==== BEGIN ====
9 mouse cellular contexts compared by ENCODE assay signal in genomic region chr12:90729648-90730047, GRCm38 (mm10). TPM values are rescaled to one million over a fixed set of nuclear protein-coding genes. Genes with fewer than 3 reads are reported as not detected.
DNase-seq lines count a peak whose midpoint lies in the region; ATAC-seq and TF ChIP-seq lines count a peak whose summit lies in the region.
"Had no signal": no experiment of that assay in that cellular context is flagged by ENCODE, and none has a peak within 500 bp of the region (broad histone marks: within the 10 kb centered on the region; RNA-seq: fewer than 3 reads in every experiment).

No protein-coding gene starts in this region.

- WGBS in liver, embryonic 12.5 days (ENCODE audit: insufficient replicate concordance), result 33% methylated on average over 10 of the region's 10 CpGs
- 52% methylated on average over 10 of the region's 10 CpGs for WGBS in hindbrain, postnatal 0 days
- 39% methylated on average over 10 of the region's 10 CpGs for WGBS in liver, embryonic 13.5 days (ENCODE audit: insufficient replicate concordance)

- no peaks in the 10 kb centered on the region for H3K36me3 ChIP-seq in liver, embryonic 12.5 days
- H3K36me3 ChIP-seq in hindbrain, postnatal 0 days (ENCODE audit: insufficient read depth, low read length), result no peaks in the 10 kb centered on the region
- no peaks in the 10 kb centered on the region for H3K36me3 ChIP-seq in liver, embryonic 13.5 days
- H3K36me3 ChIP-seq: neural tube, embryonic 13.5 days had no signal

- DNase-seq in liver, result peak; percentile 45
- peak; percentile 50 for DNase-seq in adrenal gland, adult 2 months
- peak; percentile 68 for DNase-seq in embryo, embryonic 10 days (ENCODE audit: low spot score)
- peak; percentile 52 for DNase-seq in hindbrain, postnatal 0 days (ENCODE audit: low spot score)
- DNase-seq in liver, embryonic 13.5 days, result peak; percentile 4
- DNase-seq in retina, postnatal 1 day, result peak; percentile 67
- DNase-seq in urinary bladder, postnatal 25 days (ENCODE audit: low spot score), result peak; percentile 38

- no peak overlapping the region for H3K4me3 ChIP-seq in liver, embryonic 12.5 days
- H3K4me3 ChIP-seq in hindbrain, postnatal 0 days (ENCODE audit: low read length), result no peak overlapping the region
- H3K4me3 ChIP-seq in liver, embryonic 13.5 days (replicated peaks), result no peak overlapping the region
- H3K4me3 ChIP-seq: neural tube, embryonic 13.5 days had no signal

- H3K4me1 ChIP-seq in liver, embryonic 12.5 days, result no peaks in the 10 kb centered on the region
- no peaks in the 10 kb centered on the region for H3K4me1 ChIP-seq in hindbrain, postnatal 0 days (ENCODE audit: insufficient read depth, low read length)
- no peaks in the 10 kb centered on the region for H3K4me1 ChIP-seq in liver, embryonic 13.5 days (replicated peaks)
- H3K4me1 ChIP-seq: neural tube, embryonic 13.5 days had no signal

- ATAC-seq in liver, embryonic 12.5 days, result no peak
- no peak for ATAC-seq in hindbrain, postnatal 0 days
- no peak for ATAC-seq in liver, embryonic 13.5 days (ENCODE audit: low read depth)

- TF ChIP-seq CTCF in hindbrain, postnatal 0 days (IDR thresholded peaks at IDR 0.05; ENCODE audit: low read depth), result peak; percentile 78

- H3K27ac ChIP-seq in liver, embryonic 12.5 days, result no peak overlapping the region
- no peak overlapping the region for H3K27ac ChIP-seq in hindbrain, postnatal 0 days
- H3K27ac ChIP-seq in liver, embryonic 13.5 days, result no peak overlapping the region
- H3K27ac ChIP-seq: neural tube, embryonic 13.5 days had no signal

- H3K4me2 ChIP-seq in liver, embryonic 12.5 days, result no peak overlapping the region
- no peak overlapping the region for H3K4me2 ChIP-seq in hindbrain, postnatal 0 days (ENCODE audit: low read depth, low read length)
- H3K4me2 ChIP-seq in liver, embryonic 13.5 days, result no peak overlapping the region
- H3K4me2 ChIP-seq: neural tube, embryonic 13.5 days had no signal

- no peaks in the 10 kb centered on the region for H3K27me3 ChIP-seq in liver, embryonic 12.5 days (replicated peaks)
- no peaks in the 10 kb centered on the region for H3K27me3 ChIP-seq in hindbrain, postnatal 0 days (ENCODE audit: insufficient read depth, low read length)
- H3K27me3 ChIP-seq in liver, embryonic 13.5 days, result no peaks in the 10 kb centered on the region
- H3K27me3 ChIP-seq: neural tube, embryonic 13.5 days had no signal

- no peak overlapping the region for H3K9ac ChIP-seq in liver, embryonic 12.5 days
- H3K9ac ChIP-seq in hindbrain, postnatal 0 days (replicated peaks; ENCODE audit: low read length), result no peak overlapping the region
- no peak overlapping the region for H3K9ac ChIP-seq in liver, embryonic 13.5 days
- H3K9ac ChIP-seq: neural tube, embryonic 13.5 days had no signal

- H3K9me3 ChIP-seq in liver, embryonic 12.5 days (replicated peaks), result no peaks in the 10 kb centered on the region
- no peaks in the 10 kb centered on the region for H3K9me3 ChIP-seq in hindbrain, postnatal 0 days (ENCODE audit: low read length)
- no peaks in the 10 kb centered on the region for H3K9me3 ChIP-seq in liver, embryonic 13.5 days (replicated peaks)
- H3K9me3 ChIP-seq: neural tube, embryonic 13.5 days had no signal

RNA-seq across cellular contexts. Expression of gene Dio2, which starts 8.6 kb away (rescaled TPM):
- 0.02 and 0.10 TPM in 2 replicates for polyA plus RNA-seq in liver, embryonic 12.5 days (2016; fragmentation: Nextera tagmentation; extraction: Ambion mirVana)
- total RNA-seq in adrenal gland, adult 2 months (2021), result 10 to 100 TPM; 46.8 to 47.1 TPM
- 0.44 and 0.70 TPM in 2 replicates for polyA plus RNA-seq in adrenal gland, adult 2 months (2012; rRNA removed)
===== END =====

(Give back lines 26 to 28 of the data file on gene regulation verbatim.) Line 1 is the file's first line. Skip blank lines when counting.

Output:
- H3K4me1 ChIP-seq: neural tube, embryonic 13.5 days had no signal

- ATAC-seq in liver, embryonic 12.5 days, result no peak
- no peak for ATAC-seq in hindbrain, postnatal 0 days